LONDON -- A new UK Digital Rights Agency may be authorized to force Internet service providers to provide information on customers accused of copyright infringement.
That data could include the names, addresses and other personal information of those suspected of illegal downloading or uploading, and the agency may be able to ask ISPs to notify them, cut off their Web access and anonymously collect info on repeat infringers. Copyright holders could be furnished with all that information via court order.
The proposal was published last week by the UK Intellectual Property Office. British communications ministers Stephen Carter and David Lammy stated the government would prefer solutions from within the entertainment business, but was dead-set on ending illegal peer-to-peer file-sharing, reports Computer Weekly.
The proposal is linked to a section in a Digital Britain report. Responses will be accepted by the government up until March 30.
AVN Online contacted Detroit-based adult industry attorney Corey Silverstein, a former website network owner who counts hosting companies among his clients. After digesting the entire British proposal, he offered his perspective.
"The first and most obvious question is, Should American-based ISPs be concerned? The simple answer is in the near future, no, but perhaps down the road, possibly in the coming years similar legislation could be proposed in the United States," Silverstein said. "It's important to keep in mind a few important things. First, this particular legislation is in the very early stages in the UK. There are a number of time-consuming steps before the proposed legislation becomes binding law."
"Should such legislation become law, it is not enforceable in countries outside of the UK," he continued. "While I am not an expert in UK law, the legislative intent is clear; and that intent is to curb and/or altogether stop P2P networks with copyright infringement being the basis. ISPs and Internet users in the UK alike should be very concerned about the potential of this proposed legislation."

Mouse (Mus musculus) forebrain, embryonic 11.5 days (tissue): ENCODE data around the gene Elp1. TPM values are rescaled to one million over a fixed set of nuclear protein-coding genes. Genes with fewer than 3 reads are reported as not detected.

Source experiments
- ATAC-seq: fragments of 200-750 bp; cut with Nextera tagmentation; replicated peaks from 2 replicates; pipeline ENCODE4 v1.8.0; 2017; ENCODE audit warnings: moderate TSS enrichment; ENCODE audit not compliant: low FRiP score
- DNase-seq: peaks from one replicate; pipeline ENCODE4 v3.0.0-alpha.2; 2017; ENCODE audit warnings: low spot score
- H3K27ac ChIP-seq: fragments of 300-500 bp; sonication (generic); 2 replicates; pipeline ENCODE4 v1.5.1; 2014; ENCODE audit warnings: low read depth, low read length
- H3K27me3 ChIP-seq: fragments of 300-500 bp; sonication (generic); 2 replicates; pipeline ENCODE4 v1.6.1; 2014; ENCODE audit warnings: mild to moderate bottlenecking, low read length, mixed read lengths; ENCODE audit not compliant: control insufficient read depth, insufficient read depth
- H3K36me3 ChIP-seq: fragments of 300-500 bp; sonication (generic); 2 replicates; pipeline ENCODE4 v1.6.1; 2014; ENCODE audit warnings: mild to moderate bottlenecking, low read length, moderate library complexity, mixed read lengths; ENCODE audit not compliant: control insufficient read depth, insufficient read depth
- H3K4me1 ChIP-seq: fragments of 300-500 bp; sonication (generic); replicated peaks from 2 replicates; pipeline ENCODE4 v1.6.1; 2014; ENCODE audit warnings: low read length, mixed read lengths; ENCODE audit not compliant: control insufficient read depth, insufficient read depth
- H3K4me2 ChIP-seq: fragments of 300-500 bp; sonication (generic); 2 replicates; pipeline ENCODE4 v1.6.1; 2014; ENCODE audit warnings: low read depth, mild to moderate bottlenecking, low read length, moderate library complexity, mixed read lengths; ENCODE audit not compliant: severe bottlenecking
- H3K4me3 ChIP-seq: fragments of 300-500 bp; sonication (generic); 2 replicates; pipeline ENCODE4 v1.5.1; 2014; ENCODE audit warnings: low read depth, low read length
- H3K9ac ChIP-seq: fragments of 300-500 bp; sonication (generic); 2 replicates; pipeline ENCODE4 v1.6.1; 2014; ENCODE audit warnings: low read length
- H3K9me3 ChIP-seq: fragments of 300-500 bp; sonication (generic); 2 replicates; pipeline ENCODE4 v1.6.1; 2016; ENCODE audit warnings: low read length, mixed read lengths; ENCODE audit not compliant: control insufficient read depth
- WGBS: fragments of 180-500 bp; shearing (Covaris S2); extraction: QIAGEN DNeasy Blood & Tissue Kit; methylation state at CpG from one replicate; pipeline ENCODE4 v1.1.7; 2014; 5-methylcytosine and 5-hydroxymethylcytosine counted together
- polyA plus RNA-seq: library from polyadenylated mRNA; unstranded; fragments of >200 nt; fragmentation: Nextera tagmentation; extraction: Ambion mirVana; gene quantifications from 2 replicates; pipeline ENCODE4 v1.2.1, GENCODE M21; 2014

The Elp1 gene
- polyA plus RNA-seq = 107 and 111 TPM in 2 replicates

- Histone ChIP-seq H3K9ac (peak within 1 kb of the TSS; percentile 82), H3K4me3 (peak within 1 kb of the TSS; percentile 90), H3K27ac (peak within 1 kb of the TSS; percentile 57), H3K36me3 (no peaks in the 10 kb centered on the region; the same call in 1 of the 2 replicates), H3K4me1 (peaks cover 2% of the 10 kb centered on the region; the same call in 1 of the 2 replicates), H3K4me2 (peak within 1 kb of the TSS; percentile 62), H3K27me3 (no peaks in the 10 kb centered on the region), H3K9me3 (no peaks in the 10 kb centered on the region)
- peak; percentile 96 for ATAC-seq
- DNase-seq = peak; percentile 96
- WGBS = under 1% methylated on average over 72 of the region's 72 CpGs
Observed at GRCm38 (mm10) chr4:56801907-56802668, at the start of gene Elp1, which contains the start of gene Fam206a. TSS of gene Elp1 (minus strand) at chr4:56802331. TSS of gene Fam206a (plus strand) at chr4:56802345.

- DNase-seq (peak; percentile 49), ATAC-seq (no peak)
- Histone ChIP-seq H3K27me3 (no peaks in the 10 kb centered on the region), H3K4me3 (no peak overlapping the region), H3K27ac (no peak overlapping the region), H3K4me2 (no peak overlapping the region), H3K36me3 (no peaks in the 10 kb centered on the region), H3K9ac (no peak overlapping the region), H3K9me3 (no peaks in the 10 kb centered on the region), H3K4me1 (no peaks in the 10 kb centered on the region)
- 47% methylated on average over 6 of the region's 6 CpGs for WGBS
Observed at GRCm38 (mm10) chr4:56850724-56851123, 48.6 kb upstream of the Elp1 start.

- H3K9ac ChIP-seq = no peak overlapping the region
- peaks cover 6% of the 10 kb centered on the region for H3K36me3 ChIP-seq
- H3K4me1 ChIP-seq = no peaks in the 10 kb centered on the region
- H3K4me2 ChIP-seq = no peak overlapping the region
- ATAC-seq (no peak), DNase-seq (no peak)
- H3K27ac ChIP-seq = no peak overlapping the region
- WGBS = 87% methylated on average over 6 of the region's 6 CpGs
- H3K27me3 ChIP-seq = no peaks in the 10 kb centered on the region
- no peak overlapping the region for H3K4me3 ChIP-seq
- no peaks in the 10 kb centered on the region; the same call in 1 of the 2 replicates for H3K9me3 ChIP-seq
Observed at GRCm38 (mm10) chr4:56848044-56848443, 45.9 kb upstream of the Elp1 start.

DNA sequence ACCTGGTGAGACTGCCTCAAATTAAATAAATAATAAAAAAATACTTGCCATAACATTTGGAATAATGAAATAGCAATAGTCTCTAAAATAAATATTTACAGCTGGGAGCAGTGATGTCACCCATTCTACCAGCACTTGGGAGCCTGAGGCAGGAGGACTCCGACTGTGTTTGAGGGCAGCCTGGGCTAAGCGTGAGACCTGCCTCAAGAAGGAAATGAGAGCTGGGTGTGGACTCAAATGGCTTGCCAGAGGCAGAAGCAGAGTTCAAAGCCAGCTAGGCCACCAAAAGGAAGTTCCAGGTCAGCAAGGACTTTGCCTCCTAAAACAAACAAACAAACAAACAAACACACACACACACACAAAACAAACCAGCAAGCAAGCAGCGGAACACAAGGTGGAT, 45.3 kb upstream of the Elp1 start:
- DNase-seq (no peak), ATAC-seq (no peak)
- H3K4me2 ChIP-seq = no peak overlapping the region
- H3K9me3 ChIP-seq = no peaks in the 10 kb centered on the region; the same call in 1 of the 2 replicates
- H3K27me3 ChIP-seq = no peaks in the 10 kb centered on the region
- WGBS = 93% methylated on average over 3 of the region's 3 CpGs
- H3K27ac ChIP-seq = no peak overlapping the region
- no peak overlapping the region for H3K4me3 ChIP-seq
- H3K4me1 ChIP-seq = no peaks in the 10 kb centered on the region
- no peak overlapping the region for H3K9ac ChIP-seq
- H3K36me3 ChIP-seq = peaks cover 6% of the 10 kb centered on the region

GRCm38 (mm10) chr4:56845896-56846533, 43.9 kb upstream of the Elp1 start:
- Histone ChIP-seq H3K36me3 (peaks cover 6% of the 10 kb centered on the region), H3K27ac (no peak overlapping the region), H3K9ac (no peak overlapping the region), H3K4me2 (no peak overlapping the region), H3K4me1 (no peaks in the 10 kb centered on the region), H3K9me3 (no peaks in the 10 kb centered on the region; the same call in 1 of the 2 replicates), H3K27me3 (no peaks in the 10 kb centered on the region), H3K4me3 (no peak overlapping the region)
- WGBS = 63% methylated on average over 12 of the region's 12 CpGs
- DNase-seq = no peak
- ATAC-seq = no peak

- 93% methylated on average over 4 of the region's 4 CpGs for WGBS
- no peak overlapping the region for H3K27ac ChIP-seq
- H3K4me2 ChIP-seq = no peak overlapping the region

Silverstein said the problem with the ideas and proposals such as those presented in the potential legislation is that much like Britain often creates laws parallel to those of the United States, these proposed laws will likely catch the attention of some lawmaker in the United States who may attempt to create similar legislation.
"The idea of ISPs being forced to notify alleged infringers and block access to customers is terrifying," he said. "First, the idea of ISPs being turned into a judge, jury and executioner is alarming on its face. Potentially you could have ISPs blocking access just to avoid being dragged into a copyright infringement lawsuit and having to defend against injunction after injunction."
"On the flip side, what happens to the ISP's customer when it is shut down unjustly? Now you have the potential for a customer suing its ISP for damages as a result of the ISP blocking access to its sites," he added. "ISPs would be forced to have every client sign complex agreements containing waivers and indemnification clauses and be forced to attempt to predict every possible contingency. Which leads me to my next concern about ISPs becoming data collection centers: If ISPs are forced to collect 'anonymized information,' surely the next step will be laws geared at how ISPs are supposed to collect, save and safeguard that data."